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Le Cannet, it can't be missed...

evidenceThe Cannet landscapes and the light of the Midi were to Bonnard endless sources of inspiration. During the 22 years he spent in Le Cannet, Bonnard painted what all the experts agree are his greatest masterpieces.

Bonnard created over three hundred works of art in Le Cannet, some of them intimate, inspired of his private world. Le Bosquet thus became the subject of many of his compositions. Bonnard painted and re-painted every corner of this pink house: the dining room, the small living room, the very famous bathroom. Some of these world famous paintings form part of his reference work. Nu dans le bain (Naked in the bath), 1936-1938, Nu devant la glace (Naked in front of the mirror), around 1934, La sortie de la baignoire (Getting out of the bath), around 1926-1930.

Another aspect of his work: landscapes. Paysage du Cannet aux toits rouges (Landscape of Cannet and its red rooftops), Ciel d'orage sur Cannes (Stormy skies over Cannes)..., the surrounding landscape moved Bonnard deeply, just as Sainte-Victoire touched Cézanne or Giverny did Monet. It was to him an inspirational land. This history of connections and identity between Bonnard and Le Cannet confers its true legitimacy to his museum.

Bonnard museum

Musee Bonnard

" I hope that my painting will keep, without cracking. I would like to appear before the young painters of the year 2000 with butterfly wings ". (Pierre Bonnard, 1946)

This wish is honored the 25th of June 2011, date of the opening of the museum. Supported by the State, who in 2006 granted it the title of "Musée de France", the museum was carried out on a site close to the Bosquet, the Saint-Vianney hotel, built in 1908.

The idea of the project was to preserve the spirit of the building, one of the last architectural remains of the Belle Epoque, while transforming its space into real exhibition space. The museum's forecourt, public reception area and museum "showcase", opens onto the boulevard Carnot. For the sake of harmony and esthetics, an exterior column (sheltering the lift) was built on one side of the villa, highlighting its architectural quality while giving the building a contemporary feel.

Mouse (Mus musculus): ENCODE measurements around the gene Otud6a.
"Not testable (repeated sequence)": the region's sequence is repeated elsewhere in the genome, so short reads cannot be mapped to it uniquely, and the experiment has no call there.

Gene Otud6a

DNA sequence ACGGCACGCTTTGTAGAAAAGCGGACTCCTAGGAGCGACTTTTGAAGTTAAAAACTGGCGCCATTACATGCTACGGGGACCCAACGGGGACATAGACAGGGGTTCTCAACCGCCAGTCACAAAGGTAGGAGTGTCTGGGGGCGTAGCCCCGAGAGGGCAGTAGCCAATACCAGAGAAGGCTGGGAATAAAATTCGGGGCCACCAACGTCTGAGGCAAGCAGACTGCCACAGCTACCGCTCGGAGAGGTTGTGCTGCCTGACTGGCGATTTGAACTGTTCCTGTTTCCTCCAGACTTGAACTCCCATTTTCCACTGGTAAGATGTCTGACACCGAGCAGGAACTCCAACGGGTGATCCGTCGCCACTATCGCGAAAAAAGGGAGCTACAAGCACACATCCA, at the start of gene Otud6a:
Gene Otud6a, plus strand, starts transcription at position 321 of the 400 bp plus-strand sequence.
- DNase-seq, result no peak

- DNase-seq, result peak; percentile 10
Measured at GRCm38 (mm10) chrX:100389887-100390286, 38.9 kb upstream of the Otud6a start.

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Prosper Mérimée (1803-1870)

Tour-des-DanysProsper Mérimée was born into a family of bourgeois artists settled near the Pantheon. He first studied law before showing an interest in literature and publishing texts in 1825, including short stories such as "Carmen" and "La Vénus d'Ille" that earned him fame and led to his being elected to the Académie Française in 1844.

In 1831 he started working in the Ministers' Offices and became Inspector General of Historic Monuments. He then travelled throughout France. A close ally of the Empress Eugenie, he was made Senator in 1853 and began to dedicate more time to his work as a historian and archaeologist. "I like history only for its anecdotes", used to say Mérimée.

And there is no anecdote more appropriate than the following. During one of his stays in Le Cannet, he asked an old woman the name of the Danys Tower. The woman, who only spoke Provençal, answered: « Ah Moussu ! Es habitado per aqueu brigand d'Agnelin s'enebrio chasque jou » (Ah Monsieur ! That's the house of that rogue Agnelin, who gets drunk every day). Prosper Mérimée dared not asked her to repeat her answer. But as he thought he had heard a word resembling brigand, he named the tower "Tour des brigands", as it is sometimes still known today.


Melle Rachel (1821-1858)